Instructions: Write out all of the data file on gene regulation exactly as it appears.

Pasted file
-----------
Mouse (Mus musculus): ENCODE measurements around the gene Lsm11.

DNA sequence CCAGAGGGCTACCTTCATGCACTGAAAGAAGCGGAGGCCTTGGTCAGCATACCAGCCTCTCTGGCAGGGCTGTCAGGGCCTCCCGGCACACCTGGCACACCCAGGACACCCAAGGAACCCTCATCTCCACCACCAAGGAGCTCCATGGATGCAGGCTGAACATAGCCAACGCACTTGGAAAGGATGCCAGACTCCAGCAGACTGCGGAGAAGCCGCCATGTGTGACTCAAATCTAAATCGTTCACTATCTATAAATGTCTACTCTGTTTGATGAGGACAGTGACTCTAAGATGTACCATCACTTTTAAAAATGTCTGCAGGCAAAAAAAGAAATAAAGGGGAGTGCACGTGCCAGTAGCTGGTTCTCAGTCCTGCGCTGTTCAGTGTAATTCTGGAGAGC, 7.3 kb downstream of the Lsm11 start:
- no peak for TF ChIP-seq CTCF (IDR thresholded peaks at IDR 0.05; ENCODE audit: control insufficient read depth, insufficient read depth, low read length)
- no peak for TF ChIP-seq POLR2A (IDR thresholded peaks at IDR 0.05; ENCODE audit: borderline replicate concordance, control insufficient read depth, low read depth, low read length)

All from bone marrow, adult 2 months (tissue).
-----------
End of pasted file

Mouse (Mus musculus): ENCODE measurements around the gene Lsm11.

DNA sequence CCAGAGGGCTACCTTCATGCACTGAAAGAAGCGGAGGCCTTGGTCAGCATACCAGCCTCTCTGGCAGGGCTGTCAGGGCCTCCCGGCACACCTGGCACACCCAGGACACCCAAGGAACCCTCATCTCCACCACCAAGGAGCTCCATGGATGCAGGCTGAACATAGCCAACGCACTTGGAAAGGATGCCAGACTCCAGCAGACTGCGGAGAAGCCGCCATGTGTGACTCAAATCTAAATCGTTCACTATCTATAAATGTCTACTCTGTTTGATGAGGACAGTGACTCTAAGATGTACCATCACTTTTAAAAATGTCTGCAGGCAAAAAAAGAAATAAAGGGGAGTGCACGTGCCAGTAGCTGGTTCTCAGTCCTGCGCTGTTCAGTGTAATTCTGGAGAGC, 7.3 kb downstream of the Lsm11 start:
- no peak for TF ChIP-seq CTCF (IDR thresholded peaks at IDR 0.05; ENCODE audit: control insufficient read depth, insufficient read depth, low read length)
- no peak for TF ChIP-seq POLR2A (IDR thresholded peaks at IDR 0.05; ENCODE audit: borderline replicate concordance, control insufficient read depth, low read depth, low read length)

All from bone marrow, adult 2 months (tissue).